IMAGES FROM A BOOK IN OUR COLLECTIONS ENTITLED GERMAN PRISONERS IN GREAT BRITAIN (published circa 1916 by Tillotson & Son Ltd., Printers, Bolton & London)
The photographs in the volume had been taken ‘in response to a request made by the American Ambassador in Berlin’.
Apparently they were to ‘form part of the Wurtemberg War Exhibition’ (Württembergische Kriegs-Ausstellung), held in Stuttgart, May-September 1916.
The exhibition had been organised by the Württemberg Red Cross, under the auspices of the king and queen of Württemberg and the Royal Württemberg War Ministry. Württemberg at the time retained considerable autonomy within Germany and had its own royal family, with its capital at Stuttgart.
This fact reflected the complex political structure of Imperial Germany – Württemberg being a kingdom (formerly a duchy) that had become part of the German Empire in 1871.
The foreword to the book claims that ‘the prisoners were left entirely free to choose whether they would be photographed or not’. The text continues:
The photographers had explicit instructions that no prisoner was to be photographed without his content, and that neither compulsion nor persuasion was to be employed to induce anyone to form part of a group
The photographs which appeared in the book illustrate 6 of the largest prisoners’ camps in Great Britain: Donington Hall, Alexandra Palace, Dorchester Handforth, Lofthouse Park, and Eastcote.
Donington Hall is an 18th century ‘gothic’ house near Derby which had been requisitioned by the War Office of the British government during the Great War for use as a prisoner of war camp.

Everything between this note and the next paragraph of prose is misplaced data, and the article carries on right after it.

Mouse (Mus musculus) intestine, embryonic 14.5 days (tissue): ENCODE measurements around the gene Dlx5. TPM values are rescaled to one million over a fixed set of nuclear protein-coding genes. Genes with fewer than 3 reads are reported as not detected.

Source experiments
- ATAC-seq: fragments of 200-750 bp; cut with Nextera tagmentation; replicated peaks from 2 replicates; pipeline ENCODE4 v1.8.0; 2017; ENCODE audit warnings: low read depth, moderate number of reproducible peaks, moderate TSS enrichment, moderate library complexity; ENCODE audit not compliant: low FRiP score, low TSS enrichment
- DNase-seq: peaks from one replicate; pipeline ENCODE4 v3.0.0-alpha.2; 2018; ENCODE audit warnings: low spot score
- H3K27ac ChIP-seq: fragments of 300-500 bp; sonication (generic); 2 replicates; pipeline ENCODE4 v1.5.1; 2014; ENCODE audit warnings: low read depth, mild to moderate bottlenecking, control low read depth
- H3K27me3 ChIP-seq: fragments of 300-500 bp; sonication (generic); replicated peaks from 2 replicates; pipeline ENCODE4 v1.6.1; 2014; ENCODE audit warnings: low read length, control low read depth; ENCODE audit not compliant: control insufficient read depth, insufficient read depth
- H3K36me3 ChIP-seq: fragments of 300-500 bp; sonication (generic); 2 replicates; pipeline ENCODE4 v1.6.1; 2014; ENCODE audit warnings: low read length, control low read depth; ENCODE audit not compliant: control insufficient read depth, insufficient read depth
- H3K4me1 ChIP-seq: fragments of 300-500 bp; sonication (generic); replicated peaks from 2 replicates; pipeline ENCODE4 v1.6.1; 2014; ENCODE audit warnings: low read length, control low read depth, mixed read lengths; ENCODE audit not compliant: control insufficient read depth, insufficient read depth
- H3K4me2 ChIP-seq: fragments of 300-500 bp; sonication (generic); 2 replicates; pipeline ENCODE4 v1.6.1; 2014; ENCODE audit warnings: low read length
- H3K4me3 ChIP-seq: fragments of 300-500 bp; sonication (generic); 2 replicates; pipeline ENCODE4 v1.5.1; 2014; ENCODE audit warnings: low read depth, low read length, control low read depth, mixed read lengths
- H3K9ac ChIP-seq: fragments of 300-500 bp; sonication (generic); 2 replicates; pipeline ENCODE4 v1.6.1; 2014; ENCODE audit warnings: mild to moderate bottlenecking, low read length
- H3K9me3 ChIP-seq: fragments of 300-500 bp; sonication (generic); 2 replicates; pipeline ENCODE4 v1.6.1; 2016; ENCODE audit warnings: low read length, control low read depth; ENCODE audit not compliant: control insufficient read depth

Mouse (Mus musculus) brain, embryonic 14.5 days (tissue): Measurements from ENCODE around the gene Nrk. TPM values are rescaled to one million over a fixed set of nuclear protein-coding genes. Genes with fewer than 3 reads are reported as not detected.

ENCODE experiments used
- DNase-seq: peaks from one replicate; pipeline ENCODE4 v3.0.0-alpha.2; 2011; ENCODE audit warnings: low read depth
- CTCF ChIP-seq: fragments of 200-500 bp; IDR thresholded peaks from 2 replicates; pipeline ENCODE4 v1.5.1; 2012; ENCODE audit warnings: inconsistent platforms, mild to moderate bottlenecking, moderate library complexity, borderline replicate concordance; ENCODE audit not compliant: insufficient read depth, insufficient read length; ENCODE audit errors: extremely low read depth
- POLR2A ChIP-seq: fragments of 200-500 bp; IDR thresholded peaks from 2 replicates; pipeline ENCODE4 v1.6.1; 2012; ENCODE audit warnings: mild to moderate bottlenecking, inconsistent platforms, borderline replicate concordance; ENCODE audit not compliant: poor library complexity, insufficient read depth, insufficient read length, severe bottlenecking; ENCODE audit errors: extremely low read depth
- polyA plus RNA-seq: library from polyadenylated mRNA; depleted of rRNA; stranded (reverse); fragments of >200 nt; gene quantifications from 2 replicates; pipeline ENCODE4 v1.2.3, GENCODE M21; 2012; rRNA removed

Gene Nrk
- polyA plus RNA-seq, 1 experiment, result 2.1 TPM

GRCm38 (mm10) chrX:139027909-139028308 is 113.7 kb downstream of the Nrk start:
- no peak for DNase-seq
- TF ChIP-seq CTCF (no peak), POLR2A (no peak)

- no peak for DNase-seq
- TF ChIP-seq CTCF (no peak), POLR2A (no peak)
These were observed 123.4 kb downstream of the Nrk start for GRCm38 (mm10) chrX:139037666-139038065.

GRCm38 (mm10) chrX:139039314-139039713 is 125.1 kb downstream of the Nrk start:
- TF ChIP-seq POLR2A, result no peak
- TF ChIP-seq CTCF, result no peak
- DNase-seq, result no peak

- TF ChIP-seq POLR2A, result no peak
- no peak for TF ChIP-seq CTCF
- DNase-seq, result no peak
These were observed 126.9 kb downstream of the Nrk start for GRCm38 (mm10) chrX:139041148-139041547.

It housed German officers who were waited on and served by their lower military ranks who were billeted in huts in the grounds.
One of Donington Hall’s celebrated in-mates was the German aviator, aerial explorer, and author, Gunther Plüschow (1886-1931) who had explored and filmed Patagonia and Tierra del Fuego from the air.
As an imprisoned German naval pilot (May 1915) Plüschow successfully escaped from Donington Hall during a storm (July 1915) and made for the neutral Netherlands.
Dorchester Camp, Dorset, received its first prisoners of war in August 1914. The camp was set up at the town’s empty artillery barracks at Poundbury. At its height, the camp housed 4,500 men – equivalent to almost half of the town’s resident population.
A print-works in Handforth, near Wilmslow, Cheshire, became a prison camp for Germans with 1,000 housed their by November 1914, and 2,000 by April 1915.
Eastcote prisoner of war camp was in Northamptonshire, and was also known as Pattishall Camp. It would eventually come to house more than 4500 German prisoners of war.
Dr. Graeme D. Eddie, Assistant Librarian Archives & Manuscripts, Centre for Research Collections
This blog-post was created by using the volume itself, and with information found on BBC pages and those of the Imperial War Museum and the National Army Museum